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Fire safety for your family

Cooking and heating are the primary causes of household fires and fire accidents, with the winter months being the most deadly. It’s a great time to review and practice fire safety procedures.

Reduce Your Risks

The good news is that, according to Injury Facts, home fire deaths in the United States have consistently decreased over the last several decades, from 5,200 in 1980 to 2,820 in 2018.

However, even one death due to a fire that could have been avoided is too many. While fire does not discriminate based on age, it is the third highest cause of death among children aged one to fourteen. In 2017, 127 children this age died as a result of fires and smoke inhalation.

Make fire safety a priority when cooking by following these guidelines:

Don’t use the oven or burner if you’re drowsy or if you’ve had too much to drink.

While you’re frying, grilling, boiling, or broiling food, stay in the kitchen.

When simmering, baking, or roasting, keep an eye on the food, stay in the kitchen, and set a timer.

Anything that can catch fire should be kept away from your stovetop.

The second greatest cause of home fires is heating. The American Red Cross offers the following advice:

Keep all flammables at least 3 feet away from a space heater, stove, or fireplace, such as paper, clothing, bedding, draperies, or carpets.

Turn off heaters and ensure sure fireplace embers are extinguished before leaving the room; never leave portable heaters or fireplaces unattended.

If you must use a space heater, do so on a level, nonflammable surface such as ceramic tile rather than a rug or carpet.

Keep pets and children away from space heaters.

When purchasing a space heater, seek for types that will automatically turn off if the heater is knocked over.

Other common sources of fire include smoking, electrical difficulties, and candles, in addition to cooking. To reduce the likelihood of danger:

Establish a no-smoking policy in the home

Check all cords for fraying or exposed wires and replace any that are.

Use flameless candles instead.

Keep matches and lighters in a locked cabinet out of reach of children.

It’s a Must to Have Working Smoke Alarms

Three out of every five fire deaths occur in houses without or malfunctioning smoke alarms. Smoke alarms are an important aspect of a house fire escape strategy because they provide early warning and reduce the chances of dying in a fire. According to the National Fire Protection Association, you should:

Install smoke alarms on the ceiling or high on the wall on every level of your home, including inside bedrooms and outside sleeping spaces.

To avoid false alerts, keep smoke alarms away from the kitchen, at least 10 feet from the stove.

For persons who are hard of hearing or deaf, use special alarms with strobe lights and bed shakers.

Smoke alarms should be tested once a month.

Replace the batteries in your carbon monoxide detector and replace the batteries in your flashlight once a year.

Smoke alarms that are 10 years or older should be replaced.

Make a Plan of Action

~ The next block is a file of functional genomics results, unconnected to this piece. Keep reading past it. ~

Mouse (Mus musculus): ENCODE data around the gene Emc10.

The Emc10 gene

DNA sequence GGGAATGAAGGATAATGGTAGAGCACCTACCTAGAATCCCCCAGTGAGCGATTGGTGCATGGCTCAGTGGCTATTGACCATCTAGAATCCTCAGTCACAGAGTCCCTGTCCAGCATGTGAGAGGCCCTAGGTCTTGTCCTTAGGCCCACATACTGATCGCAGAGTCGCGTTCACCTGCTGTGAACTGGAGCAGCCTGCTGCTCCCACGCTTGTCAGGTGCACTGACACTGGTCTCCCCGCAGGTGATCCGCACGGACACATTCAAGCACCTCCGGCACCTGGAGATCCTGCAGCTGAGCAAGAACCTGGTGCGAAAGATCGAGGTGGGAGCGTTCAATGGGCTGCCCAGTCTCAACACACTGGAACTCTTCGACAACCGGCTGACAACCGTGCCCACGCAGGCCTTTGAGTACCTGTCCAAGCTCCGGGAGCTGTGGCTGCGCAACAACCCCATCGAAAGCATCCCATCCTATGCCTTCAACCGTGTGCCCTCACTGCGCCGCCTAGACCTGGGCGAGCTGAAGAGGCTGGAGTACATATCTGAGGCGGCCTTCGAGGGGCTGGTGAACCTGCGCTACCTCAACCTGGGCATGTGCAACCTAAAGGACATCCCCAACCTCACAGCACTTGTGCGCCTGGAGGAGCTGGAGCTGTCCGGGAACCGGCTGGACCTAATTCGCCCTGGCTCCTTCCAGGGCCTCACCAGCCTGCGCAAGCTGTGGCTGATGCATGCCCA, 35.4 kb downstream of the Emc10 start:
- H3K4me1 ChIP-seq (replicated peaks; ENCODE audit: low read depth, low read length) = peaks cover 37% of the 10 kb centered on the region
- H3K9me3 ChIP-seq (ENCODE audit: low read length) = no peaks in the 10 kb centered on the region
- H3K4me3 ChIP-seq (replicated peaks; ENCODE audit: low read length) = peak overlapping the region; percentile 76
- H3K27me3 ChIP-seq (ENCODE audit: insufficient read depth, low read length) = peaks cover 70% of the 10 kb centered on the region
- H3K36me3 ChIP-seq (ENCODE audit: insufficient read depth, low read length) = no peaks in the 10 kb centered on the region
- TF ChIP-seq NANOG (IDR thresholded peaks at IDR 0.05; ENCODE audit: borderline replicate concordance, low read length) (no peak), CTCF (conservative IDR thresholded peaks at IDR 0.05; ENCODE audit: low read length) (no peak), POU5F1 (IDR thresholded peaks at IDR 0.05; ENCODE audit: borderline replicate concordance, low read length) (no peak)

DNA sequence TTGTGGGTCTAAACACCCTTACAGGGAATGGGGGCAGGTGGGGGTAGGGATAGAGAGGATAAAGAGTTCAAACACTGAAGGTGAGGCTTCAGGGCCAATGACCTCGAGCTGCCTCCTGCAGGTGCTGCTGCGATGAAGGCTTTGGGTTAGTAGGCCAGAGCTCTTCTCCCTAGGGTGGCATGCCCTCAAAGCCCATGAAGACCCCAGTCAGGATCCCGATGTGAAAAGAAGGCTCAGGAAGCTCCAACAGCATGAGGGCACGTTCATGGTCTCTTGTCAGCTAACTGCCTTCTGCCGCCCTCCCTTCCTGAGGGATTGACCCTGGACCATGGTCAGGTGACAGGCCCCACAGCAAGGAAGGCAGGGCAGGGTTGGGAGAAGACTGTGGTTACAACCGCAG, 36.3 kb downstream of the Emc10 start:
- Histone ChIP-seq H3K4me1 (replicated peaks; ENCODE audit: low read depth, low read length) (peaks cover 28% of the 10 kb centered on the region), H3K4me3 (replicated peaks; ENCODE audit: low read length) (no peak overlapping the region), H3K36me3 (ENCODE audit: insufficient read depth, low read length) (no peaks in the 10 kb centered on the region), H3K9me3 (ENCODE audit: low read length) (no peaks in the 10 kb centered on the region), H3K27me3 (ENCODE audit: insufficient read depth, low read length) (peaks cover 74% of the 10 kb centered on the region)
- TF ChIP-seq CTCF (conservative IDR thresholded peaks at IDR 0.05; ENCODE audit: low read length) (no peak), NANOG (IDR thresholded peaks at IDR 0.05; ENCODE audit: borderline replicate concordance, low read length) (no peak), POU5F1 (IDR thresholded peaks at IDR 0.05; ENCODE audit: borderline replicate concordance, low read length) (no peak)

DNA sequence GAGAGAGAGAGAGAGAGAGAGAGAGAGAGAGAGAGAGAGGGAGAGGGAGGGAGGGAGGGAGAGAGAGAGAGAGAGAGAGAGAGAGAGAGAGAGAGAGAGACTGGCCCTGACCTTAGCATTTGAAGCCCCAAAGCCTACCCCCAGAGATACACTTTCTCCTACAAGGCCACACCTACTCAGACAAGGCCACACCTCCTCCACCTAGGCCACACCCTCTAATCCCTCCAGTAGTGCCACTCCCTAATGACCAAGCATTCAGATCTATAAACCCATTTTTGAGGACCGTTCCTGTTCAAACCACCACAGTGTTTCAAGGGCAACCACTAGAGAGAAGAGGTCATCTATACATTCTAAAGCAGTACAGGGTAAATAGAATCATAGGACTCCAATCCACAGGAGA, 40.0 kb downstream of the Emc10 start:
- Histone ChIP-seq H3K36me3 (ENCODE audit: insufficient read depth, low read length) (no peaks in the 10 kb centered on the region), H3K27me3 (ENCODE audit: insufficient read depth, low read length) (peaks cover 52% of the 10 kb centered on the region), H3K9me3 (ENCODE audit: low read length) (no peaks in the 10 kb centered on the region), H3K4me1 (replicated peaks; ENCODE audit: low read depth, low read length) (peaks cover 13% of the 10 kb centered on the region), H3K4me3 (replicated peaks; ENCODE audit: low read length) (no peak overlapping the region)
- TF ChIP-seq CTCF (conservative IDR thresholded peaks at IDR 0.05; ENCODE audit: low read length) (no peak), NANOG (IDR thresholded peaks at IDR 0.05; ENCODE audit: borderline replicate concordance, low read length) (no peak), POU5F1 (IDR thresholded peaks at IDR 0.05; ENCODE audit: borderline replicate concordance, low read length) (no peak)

Every 88 seconds, a house fire is reported. A fire can spread swiftly once the smoke alarm goes off, leaving only a minute or two to escape. That is why having a house escape plan is so crucial.

Begin by developing a map of your home and following the NFPA’s guidelines:

Prepare two routes to get out of each room.

Ensure that all outside doors and windows open freely.

Determine alternate methods, such as a window onto a neighboring roof or a foldable ladder from upper-story windows.

Plan to take the stairs rather than the elevator if you reside in a multi-story building.

Set out an outside gathering spot that is a safe distance from the house for everyone to gather.

Keep in mind to:

  • Experiment with closing your eyes, slithering low to the ground, and covering your mouth.

  • Close doors behind you as much as possible.

  • If your clothes catch fire, practice how to “stop, drop, and roll.”

  • Before opening a door, try the handles to discover if they are hot.

  • Never allow children to hide during a fire, and teach them how to leave on their own if you are unable to assist them.

  • When to Use a Fire Extinguisher and How to Use It

  • Always prioritize your safety; if you are unsure about your abilities to utilize a fire extinguisher, exit the building and dial 9-1-1. The American Red Cross advises you to assess the situation and make certain that

  • Everyone has departed or is about to leave the house.

  • The fire is tiny and does not spread, and there is little smoke.

  • You have a speedy exit in front of you.

Learn about the various types of fire extinguishers available; not all will operate on all types of fires. The National Fire Protection Association suggests a multi-purpose device for residential use that is large enough to put out a small fire but not too heavy to handle.

Once a year, go over the instructions again. There won’t be time to learn how to operate a fire extinguisher if you need one.

Know the acronym PASS for a fire extinguisher:

Remove the pin.

Aim low, toward the fire’s base.

Slowly squeeze the handle.

Sweep the nozzle back and forth.